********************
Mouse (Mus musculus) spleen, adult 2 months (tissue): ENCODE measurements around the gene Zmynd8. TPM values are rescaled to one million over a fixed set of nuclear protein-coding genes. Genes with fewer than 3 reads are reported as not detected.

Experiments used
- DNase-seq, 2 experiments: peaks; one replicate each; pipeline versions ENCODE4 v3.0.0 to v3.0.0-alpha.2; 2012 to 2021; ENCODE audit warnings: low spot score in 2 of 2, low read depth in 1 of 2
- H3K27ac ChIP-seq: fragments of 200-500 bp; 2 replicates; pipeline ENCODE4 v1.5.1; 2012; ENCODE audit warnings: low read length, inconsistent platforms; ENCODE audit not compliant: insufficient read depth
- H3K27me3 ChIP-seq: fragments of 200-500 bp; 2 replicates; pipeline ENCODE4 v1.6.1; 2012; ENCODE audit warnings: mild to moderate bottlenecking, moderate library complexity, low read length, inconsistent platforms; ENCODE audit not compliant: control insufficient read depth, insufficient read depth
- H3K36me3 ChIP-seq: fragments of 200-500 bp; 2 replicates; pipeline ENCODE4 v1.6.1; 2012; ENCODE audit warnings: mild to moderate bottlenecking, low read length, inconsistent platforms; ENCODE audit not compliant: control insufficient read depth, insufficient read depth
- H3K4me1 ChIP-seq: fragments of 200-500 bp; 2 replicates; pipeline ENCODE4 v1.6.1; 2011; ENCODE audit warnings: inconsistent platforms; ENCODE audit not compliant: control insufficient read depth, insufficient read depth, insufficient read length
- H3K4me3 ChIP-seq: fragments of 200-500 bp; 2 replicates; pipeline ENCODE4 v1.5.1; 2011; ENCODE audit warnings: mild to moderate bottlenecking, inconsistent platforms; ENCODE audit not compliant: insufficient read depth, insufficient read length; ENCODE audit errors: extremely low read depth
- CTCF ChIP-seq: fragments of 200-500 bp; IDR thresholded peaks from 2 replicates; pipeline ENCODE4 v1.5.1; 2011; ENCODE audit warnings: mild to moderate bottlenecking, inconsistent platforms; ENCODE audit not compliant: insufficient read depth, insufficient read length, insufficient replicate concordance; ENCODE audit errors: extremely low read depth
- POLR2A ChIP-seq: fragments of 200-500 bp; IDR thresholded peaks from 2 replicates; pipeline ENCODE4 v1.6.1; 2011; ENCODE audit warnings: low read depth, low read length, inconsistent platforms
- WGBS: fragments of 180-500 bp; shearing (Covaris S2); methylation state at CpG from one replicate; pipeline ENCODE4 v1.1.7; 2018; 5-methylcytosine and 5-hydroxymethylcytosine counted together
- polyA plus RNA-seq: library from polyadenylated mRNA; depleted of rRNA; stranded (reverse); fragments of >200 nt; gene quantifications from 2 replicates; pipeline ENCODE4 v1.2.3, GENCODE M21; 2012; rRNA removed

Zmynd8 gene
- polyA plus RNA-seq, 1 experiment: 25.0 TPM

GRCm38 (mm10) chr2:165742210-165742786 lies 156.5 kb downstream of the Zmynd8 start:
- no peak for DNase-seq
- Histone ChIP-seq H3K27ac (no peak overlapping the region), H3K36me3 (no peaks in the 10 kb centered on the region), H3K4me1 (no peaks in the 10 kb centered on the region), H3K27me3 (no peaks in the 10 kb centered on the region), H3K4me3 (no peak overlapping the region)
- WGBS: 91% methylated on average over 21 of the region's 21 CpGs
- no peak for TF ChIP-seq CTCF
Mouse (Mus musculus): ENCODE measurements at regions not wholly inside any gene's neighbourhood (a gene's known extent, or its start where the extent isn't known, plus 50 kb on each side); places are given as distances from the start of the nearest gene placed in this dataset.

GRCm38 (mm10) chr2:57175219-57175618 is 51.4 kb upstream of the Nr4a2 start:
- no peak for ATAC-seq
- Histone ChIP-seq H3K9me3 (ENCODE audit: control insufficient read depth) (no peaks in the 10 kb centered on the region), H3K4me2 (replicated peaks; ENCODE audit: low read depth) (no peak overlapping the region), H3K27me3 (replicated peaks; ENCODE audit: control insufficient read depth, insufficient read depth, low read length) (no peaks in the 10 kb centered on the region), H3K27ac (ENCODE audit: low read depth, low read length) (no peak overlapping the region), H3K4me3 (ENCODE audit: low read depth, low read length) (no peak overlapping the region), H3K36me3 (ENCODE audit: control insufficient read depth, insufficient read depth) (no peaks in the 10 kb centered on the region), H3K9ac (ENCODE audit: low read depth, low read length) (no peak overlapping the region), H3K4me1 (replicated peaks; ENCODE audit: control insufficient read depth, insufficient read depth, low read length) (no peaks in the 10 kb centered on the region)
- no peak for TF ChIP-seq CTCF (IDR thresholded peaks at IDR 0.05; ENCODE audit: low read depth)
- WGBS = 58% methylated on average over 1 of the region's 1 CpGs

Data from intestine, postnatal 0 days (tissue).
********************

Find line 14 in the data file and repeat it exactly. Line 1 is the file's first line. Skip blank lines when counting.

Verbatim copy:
- polyA plus RNA-seq, 1 experiment: 25.0 TPM